Story by Amazing Perspective @amazpersective
“Being present turns up the volume in your life. You’re tuned into awareness instead of the jumble of thoughts in your head. And you begin to understand that you’re not your thoughts. You’re much bigger, and deeper, and wider than the thoughts. I’ve learned that, that constant chatter in your head only holds the power you choose to give it.” ~Oprah
I cannot stand when I’m swimming around in negative thoughts – picking at all the wrong things, assuming the worst possible scenario for my life. So I came up with an exercise that changes a negative mood into a positive one.
Because sometimes we muddle around as Debbie Downers a bit longer than we should, when in fact, we really don’t have to. It’s a choice, you know? (To be negative or positive.) We can choose to turn negatives into positives, or we can choose only to focus on the negative, spawning more negativity and anxiety.
If you choose the former however, one thing I know for sure is, changing your mood is about self-awareness: delving into your thoughts to hear what’s going on. Because thoughts create feelings. And feelings, actions and behaviors. Joanna Engelman, LMSW, MA wrote a great piece titled “Being Aware of Your Thoughts Can Lift Depression.”
In it she describes the cycle of negative thinking. She describes how writing about our negative thoughts can help us understand why we feel the way we do, and how we react to our thoughts. So by practicing the exercise below, you actually learn how to master your mind and your thoughts.
In turn, you build self-confidence, and you’re likely to function from a positive, more productive state of being versus a negative way of being.
Changing your negative mood into a positive one
Step #1: Listen to hear what’s going on in your mind. Shut everything off. Get still and close your eyes. Listen to all the noise – positive and negative. Listen for clues, and listen in on how those thoughts make you feel. Next…
Step #2: Put your feelings into words. Describe everything you’re thinking and feeling, and explain why. Last week I started one of my journal entries with: “Lately I’ve been waking up (and going to bed) with these negative thoughts in my head. They are really getting out of hand. I’ve got to turn them around.”
Here’s what you do: Flip to a blank page in your journal. Draw a line down the center of the page to create two columns. Write “Negative” at the top of column one. In that same column, describe in detail each situation you hate right now. Don’t worry about how negative it sounds – just write, unfiltered.
Step #3: Respond to your negative thoughts. Usually when we’re going through a rough patch, we just want to hear that everything’s going to be okay. We want to be comforted, and we want to move on with our lives.
But in order to move on, you start by listening, embracing, and then responding to the negative scenarios playing in your mind. Negative thinking has its own special power because it points out our blindspots, shows us real versions we should be focusing on, and enables us to fuse together creative solutions in response to the negative.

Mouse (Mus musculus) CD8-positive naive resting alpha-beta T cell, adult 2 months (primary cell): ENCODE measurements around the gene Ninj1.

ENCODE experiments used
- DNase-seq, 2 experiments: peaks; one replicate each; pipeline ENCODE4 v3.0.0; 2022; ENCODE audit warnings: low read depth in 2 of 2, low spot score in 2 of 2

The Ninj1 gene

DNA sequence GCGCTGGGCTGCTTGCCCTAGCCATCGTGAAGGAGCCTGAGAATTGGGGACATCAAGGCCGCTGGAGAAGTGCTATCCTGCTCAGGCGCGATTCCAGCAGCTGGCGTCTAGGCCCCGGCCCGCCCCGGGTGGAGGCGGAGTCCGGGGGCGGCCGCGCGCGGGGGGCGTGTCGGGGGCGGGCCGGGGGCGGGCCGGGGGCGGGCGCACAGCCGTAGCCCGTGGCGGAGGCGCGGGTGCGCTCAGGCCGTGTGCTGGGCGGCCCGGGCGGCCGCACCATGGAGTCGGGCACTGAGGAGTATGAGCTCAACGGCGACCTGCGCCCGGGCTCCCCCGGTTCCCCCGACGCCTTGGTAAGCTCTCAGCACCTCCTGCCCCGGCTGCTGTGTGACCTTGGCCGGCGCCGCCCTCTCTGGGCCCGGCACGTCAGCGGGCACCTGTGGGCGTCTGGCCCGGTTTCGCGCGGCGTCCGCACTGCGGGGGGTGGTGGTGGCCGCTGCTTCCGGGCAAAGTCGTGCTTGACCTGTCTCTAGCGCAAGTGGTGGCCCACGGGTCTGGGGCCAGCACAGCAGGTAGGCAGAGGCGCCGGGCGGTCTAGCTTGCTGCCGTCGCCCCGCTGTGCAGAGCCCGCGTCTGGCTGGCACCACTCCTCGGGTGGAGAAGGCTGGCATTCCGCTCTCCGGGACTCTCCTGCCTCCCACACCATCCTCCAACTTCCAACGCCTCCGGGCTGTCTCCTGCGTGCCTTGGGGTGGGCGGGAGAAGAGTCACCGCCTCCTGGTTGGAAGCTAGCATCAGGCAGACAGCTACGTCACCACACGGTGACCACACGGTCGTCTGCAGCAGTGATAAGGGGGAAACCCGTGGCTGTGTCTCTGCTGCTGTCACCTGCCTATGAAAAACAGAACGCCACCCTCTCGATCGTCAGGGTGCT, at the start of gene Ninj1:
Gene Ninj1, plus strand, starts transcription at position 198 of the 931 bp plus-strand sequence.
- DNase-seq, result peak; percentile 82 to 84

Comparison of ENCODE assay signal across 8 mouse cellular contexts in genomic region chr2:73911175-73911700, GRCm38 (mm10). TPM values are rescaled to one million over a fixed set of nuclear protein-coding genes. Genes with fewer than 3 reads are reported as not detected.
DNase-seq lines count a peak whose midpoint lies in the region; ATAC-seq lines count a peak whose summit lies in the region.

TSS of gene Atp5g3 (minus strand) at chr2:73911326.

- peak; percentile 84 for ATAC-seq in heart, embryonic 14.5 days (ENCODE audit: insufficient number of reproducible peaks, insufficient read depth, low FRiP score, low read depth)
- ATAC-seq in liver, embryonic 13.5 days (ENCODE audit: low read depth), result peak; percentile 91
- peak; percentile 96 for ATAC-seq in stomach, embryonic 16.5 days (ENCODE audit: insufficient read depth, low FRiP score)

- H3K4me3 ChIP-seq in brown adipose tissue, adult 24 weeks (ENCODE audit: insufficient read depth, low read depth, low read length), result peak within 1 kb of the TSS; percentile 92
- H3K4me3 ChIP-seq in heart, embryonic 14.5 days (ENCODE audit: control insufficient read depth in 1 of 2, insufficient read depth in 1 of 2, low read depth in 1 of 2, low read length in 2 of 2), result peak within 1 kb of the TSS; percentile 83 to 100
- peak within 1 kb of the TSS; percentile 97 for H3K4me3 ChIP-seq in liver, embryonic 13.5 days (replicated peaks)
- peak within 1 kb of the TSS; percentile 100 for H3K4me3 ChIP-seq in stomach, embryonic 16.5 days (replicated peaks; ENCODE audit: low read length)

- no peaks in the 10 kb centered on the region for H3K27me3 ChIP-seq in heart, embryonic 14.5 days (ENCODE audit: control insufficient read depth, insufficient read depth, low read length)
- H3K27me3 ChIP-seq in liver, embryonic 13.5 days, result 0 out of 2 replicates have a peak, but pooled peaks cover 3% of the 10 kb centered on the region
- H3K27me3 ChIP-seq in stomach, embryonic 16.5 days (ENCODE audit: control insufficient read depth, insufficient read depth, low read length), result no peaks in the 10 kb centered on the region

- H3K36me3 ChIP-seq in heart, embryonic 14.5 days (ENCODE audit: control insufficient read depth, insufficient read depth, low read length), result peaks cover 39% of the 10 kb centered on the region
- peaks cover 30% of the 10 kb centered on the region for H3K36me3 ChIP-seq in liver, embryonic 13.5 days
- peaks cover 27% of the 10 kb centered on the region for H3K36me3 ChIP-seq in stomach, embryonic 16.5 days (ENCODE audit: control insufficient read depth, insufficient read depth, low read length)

Here’s what you do: Write “New Positive Thought” at the top of column two. In that same column, write out the positives and solutions to your negative thoughts. I read a book called: “Feeding Your Demons: Ancient Wisdom for Resolving Inner Conflict” written by renowned Buddhist leader Tsultrim Allione. In the book Tsultrim explains that the harder we fight our demons, the stronger they become. So instead of pushing those feelings aside, acknowledge them by feeding them with attention and solutions.
“Normally we empower our demons by believing they are real and strong in themselves and have the power to destroy us. As we fight against them, they get stronger. But when we acknowledge them by discovering what they really need, and nurture them, our demons release their hold, and we find that they actually do not have power over us. By nurturing the shadow elements of our being with infinite generosity, we can access the state of luminous awareness and undermine ego. By feeding the demons, we resolve conflict and duality, finding our way to unity.” ~Tsultrim Allione
Step #4: Implement the solutions. When you acknowledge what’s going on by listening, and you nurture the negative by responding in words, you flip the script. But responding goes beyond nurturing with just words. Responding is: putting those solutions to practice (in real life); being cognizant; replacing negative with positive when and where necessary; living with those positive beliefs; and believing in those positive thoughts and affirmations.
I’ve practiced this exercise many times in the past (consciously and subconsciously). It makes decisions easier and life clearer to forge ahead. You feel capable and prepared to whether the storms of life. Because whatever problem or situation you face, you believe you will come out okay.
Changing your negative mood into a positive one takes introspection, and the ability to look at your situation from a new perspective. It’s not impossible – it can be done. You just have to be willing to look beyond the surface to get inside yourself, understand and change the scenario.